There is nothing particularly revelatory about these stories; and even when a large claim is made by the texts, these texts don't provide evidence/reasoning or an argument (other than argument by assertion/narration). There is nothing in Pride and Prejudice that proves that the scenario concocted must necessarily be so or that it has wider application.

    The best thing about Shakespeare is his incredible wit and language use. I've never read anything that came close. "It's not what you say, it's how you say it."

    Along those lines, video game writing should worry less about the brilliance of the plot--if Jane Austen and Shakespeare are ultimately trivial, you can easily turn out a "plot" as good--and more about the entertainment value of the writing--is it funny? suspenseful? scary? Are things foreshadowed in a way that will make a second playthrough interesting?

    P.S. Although I may have been exceedingly ungenerous towards Shakespeare and Austen's writing--surely there are multiple meanings in their works, some that are lost in reducing them to a blurb--I maintain that no individual theme is truly revolutionary in the way certain lit professors gush that they are.
    Lots and lots of people (although few of them likely to be near a video games forum) would say that the main point of Austen's writing was also her incredible wit and language use.
    I'd hardly call Max Payne ground-breaking social satire on quite the same level that Pride and Prejudice was.

  • darleysamdarleysam Registered User regular
    edited February 2007
    Some games have pretty good plots (IE; Half-Life[2], though part of why it's good is the whole experiencing the story for yourself).


    Though, there are games with horrible, horrible plots.


    'The president has been kidnapped by ninjas. Are you a bad enough dude to rescue the president?'

    the general consensus with Half-Life is that it's not so much the story as the strength, but how it's delivered. This is fair, and honestly where i think games should be going. Using their unique abilities as an interactive medium to tell you the story, rather than aping cinematic or literary conventions. And this article on gamasutra covers that nicely:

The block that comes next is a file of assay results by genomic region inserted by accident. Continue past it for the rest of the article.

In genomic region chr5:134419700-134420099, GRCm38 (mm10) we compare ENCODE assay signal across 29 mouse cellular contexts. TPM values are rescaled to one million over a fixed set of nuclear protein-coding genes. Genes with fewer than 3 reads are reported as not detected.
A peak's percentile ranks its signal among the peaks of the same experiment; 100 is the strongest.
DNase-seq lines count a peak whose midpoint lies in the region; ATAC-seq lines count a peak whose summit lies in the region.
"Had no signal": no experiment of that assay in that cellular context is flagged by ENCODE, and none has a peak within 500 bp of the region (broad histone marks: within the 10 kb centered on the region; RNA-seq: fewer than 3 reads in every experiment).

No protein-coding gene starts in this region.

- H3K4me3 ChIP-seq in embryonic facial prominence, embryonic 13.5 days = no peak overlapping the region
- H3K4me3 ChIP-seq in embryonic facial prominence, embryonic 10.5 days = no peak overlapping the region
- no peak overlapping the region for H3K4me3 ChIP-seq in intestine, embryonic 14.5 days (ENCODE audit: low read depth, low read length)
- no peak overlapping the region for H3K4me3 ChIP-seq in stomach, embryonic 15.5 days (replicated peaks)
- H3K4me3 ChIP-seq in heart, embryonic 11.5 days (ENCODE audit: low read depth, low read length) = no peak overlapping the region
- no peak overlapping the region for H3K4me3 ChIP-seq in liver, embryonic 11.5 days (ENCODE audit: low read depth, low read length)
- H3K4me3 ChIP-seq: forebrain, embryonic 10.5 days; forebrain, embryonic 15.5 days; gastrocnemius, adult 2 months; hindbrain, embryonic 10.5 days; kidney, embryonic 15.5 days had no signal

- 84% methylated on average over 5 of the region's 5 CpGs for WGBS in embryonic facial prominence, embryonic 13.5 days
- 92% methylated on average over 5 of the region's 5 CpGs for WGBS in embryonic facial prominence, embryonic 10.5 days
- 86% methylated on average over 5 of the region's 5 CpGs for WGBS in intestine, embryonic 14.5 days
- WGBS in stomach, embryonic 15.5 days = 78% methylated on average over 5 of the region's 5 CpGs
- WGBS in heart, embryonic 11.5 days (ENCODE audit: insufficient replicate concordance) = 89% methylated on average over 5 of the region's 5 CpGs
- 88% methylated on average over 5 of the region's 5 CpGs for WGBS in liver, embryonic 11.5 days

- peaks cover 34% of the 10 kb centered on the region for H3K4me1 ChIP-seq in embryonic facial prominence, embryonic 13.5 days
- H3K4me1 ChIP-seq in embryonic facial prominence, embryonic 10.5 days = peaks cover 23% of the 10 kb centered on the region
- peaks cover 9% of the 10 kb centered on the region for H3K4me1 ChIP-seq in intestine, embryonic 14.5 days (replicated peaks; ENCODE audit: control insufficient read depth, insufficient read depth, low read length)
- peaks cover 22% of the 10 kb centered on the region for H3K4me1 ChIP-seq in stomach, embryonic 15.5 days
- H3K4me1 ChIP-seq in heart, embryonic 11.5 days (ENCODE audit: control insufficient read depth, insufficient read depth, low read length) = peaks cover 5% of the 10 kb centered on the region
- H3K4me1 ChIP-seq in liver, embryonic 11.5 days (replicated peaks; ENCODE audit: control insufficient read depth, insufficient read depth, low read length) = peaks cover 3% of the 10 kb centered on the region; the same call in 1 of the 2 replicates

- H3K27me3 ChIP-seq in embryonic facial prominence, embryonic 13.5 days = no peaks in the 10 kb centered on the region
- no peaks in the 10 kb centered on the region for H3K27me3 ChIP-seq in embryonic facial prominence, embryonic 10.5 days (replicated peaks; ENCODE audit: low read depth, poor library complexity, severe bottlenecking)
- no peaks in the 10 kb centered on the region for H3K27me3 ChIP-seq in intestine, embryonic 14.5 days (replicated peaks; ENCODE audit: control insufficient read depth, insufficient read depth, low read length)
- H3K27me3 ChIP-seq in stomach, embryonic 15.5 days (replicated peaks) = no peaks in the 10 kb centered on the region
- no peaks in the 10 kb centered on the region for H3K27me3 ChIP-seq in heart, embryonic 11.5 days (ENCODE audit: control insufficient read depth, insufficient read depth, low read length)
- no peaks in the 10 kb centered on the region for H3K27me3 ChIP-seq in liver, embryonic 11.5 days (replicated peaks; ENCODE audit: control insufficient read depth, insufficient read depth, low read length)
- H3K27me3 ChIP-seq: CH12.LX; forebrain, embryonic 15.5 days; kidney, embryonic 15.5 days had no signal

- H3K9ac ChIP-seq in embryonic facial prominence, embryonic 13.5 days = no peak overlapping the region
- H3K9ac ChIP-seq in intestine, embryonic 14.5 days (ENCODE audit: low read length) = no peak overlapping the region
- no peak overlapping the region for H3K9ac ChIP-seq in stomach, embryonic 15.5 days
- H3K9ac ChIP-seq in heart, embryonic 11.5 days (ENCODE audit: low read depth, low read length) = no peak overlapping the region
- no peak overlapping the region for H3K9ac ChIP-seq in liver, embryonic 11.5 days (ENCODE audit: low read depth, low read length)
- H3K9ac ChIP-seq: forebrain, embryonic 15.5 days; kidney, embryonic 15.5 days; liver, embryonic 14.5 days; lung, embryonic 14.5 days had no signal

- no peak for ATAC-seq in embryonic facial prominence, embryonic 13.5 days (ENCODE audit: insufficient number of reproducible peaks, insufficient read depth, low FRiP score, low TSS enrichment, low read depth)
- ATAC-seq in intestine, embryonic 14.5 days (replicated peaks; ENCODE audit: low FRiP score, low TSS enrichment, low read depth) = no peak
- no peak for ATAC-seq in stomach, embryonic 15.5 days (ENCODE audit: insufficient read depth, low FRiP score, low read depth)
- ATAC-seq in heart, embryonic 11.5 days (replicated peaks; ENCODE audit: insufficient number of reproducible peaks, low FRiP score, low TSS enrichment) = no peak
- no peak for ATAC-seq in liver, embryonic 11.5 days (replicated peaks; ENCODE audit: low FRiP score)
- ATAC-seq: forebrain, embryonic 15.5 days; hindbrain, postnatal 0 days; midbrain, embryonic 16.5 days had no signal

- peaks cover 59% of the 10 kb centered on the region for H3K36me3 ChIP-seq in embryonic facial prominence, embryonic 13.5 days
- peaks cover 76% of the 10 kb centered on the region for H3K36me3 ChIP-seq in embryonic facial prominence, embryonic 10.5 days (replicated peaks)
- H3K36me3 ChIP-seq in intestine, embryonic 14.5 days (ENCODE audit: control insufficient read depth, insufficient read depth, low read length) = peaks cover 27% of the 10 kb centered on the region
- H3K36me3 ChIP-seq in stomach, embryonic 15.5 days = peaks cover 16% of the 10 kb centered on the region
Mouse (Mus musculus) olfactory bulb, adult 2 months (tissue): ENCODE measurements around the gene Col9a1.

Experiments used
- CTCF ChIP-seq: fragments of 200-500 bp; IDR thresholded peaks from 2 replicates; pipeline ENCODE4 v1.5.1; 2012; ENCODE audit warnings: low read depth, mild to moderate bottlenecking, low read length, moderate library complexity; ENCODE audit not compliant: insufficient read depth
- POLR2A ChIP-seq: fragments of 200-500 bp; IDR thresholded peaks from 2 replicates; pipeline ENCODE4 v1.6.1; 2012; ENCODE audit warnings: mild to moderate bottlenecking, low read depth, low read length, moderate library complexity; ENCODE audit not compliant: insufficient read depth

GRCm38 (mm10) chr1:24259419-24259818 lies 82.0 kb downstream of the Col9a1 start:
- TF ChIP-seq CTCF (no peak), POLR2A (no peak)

http://www.gamasutra.com/features/20070215/schneider_01.shtml

  • RustRust __BANNED USERS
    edited February 2007
    xraydog wrote: »
    Up until now I thought I was the only person who thought this. I couldn't stand FFXII method of storytelling. It was like every single line of dialogue was deliberately tongue twisting and deliberately complicated. That plus the fact that the political intrigue bullshit isn't what I'd describe as fantasy. I really didn't like the 'realistic' twist the story had. Which is frustrating because I believe it has the best gameplay in the series bar none.

    I, uh, never suggested that. Actually I thought XII's dialogue was the best in the series, at least since VII.

  • NorayNoray Registered User
    edited February 2007
    Max Payne 2 has awesome storytelling. The purposefully cheesy, but not too cheesy noirish dialogues and monologues fit the atmosphere of the game and the graphic novel sections perfectly, and the characters are wonderfully archetypal without actually feeling flat. The voice acting is as close to perfection as any game's as well. I've played that game through like 10 times and follow all the story stuff every time. It's that good. It has many (to me) memorable lines as well. "The trouble with wanting something is the fear of losing it... or never getting it. The thought makes you weak." and so on and so forth. Love every moment of it.

    Obligatory props to MGS of course.

    Deus Ex, not exactly cinematic, but I love the premise and the style.

  • SpeedySwafSpeedySwaf Registered User
    edited February 2007
    ...it was JUST a FIGURE of SPEECH! /_\

    Lord, maybe I should just change the title of the thread...
    Ahh, sorry about that. I was kinda thinking back to what Ebert once said (at least, I'm pretty sure he said something like that).

    Deguello wrote:
    Nintendo set up a DS buffet and all the third parties went to the PSP Diner. The Diner came down with a case of botulism and everybody wonders why Nintendo is fat when they return.
  • BallmanBallman Registered User regular
    edited February 2007
    I liked that article, darleysam. It hit on something I was thinking of while reading this thread but couldn't find the words for: "playing the story" as well as playing the game. I've been hungry for something in gaming that allows me to do this, and there just isn't much out there like it. I think one shining example of this can be found in Deus Ex. The story itself might only be decent at best, but the game did a great job of immersing you in it. Half-Life 2 is a great example as well, using almost the entire first level to tell you a story.

    ...unfortunately, I'm having trouble thinking of other games that do this well.

    Edit: Ah, yeah, Metal Gear Solid does it well, too. As dumb as it sounds, things like using the directional mic to listen in on conversations were some of my favorite parts in the game.

    JC of DI wrote:
    Mr. G wrote: »
    So, there's a video of Kurt Cobain in [Guitar Hero 5] out. I feel dirty watching this, he just looks wrong.

    Well Cobain's mo-cap session was completely useless, so you can't blame them.